Clark Gable and Judy Lewis ....Posted by cinemafan2 on 2011.10.22 at 14:23
In 1960 shortly before he died, Clark Gable signed his last will and testament. In it he pointedly disavowed any living children. Thus he disowned and disinherited his only living child, a daughter named Judy that he fathered with Loretta Young in 1935. (Subsequently, a son, John Clark Gable, was born to his widow Kay Gable five months after Gable's death.)
Judy's half-brother, Christopher Lewis, told her that Tom Lewis, once asked Clark Gable if he was Judy's biological father. Gable denied it, saying that he would love to have a child and adding, "Do you think I would let anyone else bringing up my only child?". But he did. Tom Lewis was bringing up his only child.
Clark Gable was among those invited by Loretta Young to Judy Lewis' wedding in June of 1958 just as he had been invited to her high school graduation as few years earlier. He declined both invitations and didn't send a gift. And Gable, who once told an interviewer that his one real regret in life was that he never had any children, completely ignored the granddaughter that Judy soon bore. (Ironically, Gable died on her first birthday.)
Judy Lewis only knew Clark Gable through his films. "Call of the Wild" and "Gone With the Wind" were two of her favorites. Enthralled by his megastar image, for years she blamed her mother for her estrangement from him. Loretta Young's response was published posthumously in an authorized biography, Forever Young. Loretta acknowledged Clark Gable was Judy's father but stated that his estrangement from her was beyond her control. She said that Gable simply never showed any interest in Judy. He never contributed a dime to the bank account Young set up for her nor did he accept any of her invitations to events in her life.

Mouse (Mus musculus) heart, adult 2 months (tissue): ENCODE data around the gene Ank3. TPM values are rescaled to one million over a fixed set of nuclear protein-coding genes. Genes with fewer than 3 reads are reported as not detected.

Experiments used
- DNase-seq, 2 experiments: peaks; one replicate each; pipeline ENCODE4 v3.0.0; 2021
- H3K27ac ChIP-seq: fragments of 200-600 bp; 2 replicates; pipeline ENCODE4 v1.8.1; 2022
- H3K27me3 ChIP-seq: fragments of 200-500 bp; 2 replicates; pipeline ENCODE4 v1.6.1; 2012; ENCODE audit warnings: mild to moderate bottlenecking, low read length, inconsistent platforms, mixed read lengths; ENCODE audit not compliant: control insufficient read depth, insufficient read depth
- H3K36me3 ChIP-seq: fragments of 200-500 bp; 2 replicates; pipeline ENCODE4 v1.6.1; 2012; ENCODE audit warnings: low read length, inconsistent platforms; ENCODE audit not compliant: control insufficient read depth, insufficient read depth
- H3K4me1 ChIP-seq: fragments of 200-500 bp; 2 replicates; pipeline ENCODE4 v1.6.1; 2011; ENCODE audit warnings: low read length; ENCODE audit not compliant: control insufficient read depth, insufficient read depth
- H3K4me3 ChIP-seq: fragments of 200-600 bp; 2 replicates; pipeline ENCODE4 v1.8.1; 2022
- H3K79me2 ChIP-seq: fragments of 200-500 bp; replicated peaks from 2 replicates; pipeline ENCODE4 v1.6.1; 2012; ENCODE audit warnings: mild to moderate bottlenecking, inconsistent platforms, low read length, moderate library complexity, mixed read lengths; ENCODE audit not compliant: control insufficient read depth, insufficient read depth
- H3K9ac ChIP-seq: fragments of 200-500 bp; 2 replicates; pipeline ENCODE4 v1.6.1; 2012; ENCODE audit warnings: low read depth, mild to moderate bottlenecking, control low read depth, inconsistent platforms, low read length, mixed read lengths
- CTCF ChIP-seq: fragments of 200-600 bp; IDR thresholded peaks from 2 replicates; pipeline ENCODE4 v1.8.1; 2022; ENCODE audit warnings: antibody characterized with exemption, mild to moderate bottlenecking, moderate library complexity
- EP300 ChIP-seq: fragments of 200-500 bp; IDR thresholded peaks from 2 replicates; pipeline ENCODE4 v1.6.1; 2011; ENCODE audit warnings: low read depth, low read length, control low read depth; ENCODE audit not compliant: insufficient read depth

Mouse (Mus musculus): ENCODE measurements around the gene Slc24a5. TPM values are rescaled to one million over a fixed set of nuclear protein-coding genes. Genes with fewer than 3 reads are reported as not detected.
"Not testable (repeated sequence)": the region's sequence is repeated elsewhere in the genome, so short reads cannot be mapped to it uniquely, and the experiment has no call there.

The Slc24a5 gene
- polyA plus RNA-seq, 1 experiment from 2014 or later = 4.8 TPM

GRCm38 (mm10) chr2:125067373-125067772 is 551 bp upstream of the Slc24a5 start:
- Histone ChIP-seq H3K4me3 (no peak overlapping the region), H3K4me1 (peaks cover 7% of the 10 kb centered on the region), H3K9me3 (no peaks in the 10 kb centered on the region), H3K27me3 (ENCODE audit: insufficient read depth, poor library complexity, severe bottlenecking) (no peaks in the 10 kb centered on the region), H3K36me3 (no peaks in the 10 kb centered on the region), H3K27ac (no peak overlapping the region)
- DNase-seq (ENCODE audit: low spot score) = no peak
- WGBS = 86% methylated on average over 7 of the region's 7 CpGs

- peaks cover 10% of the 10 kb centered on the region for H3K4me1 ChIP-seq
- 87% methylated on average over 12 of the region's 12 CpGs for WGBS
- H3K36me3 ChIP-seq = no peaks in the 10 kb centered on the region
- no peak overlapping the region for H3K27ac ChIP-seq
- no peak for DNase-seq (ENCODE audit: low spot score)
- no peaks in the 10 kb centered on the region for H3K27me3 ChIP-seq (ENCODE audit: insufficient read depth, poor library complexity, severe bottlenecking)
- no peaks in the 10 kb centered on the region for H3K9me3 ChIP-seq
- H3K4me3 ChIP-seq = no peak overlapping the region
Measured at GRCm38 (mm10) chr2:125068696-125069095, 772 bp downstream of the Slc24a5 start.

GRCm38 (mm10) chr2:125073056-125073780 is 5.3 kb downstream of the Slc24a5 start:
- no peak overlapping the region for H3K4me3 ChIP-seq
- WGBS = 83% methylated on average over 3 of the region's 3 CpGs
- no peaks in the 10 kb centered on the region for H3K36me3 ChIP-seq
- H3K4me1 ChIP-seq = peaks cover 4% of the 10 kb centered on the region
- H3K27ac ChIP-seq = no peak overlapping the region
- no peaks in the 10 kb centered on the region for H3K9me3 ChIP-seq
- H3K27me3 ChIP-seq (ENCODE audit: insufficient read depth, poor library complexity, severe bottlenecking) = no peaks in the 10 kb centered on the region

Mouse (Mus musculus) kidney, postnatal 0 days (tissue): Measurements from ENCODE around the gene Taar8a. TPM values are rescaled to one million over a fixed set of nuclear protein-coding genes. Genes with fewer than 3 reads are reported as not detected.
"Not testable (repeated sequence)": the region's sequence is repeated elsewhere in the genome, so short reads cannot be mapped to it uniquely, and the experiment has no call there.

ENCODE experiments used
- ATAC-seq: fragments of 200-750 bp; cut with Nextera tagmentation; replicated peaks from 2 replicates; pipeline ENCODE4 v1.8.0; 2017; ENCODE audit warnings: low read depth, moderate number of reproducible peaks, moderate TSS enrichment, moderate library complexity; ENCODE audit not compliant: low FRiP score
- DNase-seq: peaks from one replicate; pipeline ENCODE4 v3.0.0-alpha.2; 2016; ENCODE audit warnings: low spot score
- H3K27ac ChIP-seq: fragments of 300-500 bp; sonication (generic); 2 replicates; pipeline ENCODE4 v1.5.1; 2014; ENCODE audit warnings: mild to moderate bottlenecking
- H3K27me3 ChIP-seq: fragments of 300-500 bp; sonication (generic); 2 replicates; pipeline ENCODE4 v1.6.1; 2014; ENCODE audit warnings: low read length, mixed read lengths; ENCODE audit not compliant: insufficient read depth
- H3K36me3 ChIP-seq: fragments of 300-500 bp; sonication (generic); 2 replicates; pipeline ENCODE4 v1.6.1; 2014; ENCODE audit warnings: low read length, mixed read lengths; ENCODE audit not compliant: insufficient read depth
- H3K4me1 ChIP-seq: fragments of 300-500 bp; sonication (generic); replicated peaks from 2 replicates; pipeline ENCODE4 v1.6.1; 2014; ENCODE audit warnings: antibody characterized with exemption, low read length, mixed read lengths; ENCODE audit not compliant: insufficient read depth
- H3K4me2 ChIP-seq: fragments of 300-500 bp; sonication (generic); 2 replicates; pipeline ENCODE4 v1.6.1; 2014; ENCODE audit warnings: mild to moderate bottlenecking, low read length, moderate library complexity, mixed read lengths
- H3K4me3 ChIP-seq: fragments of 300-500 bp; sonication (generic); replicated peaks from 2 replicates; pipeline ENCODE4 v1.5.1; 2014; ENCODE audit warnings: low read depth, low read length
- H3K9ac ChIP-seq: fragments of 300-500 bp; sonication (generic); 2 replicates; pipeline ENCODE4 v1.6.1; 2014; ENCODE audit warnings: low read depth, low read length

Perhaps in search of the father she never knew, Judy became a close friend of Cammie King Conlon, who played Bonnie Blue Butler, the daughter of Clark Gable’s character Rhett Butler in Gone with the Wind. (At the time they met and became friends Conlon was unaware that Judy was Gable's daughter.)
Judy describes lovingly in her book Uncommon Knowledge a chance meeting Clark Gable at her parents home while he was filming Key to the City with her mother. In her memory Gable acts much as Rhett Butler might. He is kind and inquisitive about her. Loretta Young however states clearly in her authorized biography that no such meeting ever took place. See Forever Young, Page 265.
Judy has since acknowledged that her vision of her father may not be realistic. "I've tried to make my peace with the past, and I'm now happy to think of Gable in my own idealised way. I've purposefully made that choice, because I never was given the chance to know him and ask: 'Where were you?' " As to the Gone With The Wind scene where Gable plays affectionately with his fictional daughter, Lewis is quoted that "I like to think that he was thinking of me when he was playing those scenes". But she added that "perhaps the famous 'Frankly my dear, I don't give a damn' was a truer reflection of his feelings towards me".
J. LEWIS: The first time I met him was at a film of "Gone With The Wind," and I knew who he was. But he didn't know who I was. And the second time we met, we had dinner, and I gave him the book. And that was it. I have never heard from him since.
Judy Lewis and Loretta Young, the mother who was there for her all along, if not always in the way that Judy wished her to be, circa 1980.
Judy Lewis died of lymphoma on Friday, November 25, 2011 at the age of 76.